If you’ve been on the fence about springing for that ultra-pricey Christmas gift your significant other has been dropping not-so-subtle hints about, a new survey may have some good news for you (and your SO.)
While employees received an average year-end bonus of roughly $858 this year, managers plan to give out an average $1,081, reports recruiting agency Accounting Principles.
Of course, not all workers can anticipate a fatter wallet this Christmas. Twenty-five percent of human resource executives who were surveyed said they had no plans to give employees a monetary bonus this year.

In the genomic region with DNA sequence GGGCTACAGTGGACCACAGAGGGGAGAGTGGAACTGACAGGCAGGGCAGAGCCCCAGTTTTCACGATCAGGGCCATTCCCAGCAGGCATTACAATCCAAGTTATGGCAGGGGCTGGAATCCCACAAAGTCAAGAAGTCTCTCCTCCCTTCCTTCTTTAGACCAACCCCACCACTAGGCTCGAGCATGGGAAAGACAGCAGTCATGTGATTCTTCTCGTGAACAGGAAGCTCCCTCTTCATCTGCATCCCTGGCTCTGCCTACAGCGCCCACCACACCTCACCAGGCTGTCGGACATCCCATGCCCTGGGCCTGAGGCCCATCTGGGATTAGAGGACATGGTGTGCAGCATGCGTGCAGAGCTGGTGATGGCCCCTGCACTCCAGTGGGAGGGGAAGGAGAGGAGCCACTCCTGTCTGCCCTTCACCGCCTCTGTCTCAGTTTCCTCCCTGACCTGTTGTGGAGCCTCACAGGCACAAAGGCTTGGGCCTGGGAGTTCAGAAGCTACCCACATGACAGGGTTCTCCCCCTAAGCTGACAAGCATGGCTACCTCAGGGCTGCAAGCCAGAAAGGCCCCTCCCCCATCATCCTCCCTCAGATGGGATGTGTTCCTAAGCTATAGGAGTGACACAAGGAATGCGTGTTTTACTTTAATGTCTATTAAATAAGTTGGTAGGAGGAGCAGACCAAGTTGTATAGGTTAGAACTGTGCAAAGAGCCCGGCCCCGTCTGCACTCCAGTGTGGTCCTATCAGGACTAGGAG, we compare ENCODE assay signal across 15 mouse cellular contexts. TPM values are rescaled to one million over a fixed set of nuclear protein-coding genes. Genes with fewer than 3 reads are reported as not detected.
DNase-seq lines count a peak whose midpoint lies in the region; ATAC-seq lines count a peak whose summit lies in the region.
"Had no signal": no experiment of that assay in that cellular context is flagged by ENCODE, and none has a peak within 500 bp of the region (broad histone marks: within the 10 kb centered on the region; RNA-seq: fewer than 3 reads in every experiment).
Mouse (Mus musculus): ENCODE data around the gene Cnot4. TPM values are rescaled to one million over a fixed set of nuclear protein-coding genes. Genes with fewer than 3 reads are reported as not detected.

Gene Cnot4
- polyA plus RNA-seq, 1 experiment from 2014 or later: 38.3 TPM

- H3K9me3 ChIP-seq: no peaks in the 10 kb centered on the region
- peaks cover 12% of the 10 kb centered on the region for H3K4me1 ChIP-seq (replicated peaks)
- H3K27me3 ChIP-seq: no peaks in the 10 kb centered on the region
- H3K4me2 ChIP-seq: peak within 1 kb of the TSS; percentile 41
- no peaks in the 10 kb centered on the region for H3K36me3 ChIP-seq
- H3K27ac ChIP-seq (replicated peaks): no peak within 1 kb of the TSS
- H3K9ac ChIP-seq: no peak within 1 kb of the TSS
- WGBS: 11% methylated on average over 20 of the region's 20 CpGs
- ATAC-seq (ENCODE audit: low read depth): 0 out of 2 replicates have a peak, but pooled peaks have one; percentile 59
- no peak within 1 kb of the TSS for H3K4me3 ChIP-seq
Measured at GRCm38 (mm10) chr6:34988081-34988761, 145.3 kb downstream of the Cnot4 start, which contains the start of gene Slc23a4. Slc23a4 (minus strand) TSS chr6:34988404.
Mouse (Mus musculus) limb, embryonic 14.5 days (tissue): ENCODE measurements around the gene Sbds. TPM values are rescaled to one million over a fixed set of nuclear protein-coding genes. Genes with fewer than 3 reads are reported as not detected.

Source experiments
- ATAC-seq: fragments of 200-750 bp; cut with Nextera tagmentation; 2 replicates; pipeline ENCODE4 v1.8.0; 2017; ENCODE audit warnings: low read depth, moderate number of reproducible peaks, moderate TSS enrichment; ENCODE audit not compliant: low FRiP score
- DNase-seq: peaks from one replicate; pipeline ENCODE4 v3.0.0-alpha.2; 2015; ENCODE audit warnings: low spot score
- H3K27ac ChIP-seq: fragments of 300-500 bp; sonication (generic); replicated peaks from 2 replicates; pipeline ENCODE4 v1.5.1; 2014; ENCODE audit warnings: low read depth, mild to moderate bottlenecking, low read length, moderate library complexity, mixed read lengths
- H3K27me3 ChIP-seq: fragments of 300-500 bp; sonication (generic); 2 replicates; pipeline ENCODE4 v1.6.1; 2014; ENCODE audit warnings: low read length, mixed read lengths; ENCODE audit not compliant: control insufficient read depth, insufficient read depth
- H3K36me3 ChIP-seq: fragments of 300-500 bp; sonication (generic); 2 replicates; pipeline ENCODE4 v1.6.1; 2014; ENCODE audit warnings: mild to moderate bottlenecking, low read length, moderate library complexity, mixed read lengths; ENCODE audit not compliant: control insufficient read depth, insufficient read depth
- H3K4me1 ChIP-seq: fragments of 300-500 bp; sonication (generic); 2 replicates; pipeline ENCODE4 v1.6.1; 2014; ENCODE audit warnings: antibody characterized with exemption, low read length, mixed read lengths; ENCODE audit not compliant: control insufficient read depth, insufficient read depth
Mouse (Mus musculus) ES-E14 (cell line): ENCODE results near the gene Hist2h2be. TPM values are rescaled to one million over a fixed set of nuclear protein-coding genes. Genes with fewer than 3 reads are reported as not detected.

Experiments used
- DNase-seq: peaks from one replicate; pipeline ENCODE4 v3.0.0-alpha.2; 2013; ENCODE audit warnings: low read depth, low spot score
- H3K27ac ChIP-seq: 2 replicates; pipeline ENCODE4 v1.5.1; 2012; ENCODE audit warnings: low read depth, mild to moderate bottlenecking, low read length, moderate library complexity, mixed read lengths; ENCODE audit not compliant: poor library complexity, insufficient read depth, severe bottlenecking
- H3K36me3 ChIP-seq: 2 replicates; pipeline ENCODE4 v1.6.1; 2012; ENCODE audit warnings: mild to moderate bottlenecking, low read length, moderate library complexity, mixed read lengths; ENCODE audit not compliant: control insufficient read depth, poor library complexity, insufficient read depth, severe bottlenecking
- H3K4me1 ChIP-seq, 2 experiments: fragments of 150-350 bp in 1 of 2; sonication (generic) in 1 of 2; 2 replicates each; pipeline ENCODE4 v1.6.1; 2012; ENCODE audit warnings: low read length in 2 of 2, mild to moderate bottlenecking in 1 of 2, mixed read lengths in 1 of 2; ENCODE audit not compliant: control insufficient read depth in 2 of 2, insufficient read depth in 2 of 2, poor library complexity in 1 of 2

There is a silver lining for those employees, however. More than half of the companies that won’t be giving cash bonuses have other plans, like giving workers other perks or bonuses at other points throughout the year.
Other employers reported having no plans to give out bonuses because their overall finances were worse than expected, or due to the state of the economy.
And there's good news for slackers, too. The survey said that poor performance rarely translates to hiring managers doling out no bonus at all: Just two percent of human resources executives said they neglected to give out bonuses because of employees’ inadequate performance.
Finally, no post on Christmas bonuses would be complete without the obligatory mention of the Chevy Chase's meltdown in National Lampoon's Christmas Vacation, when he found out he wouldn't be receiving a holiday bonus that year.
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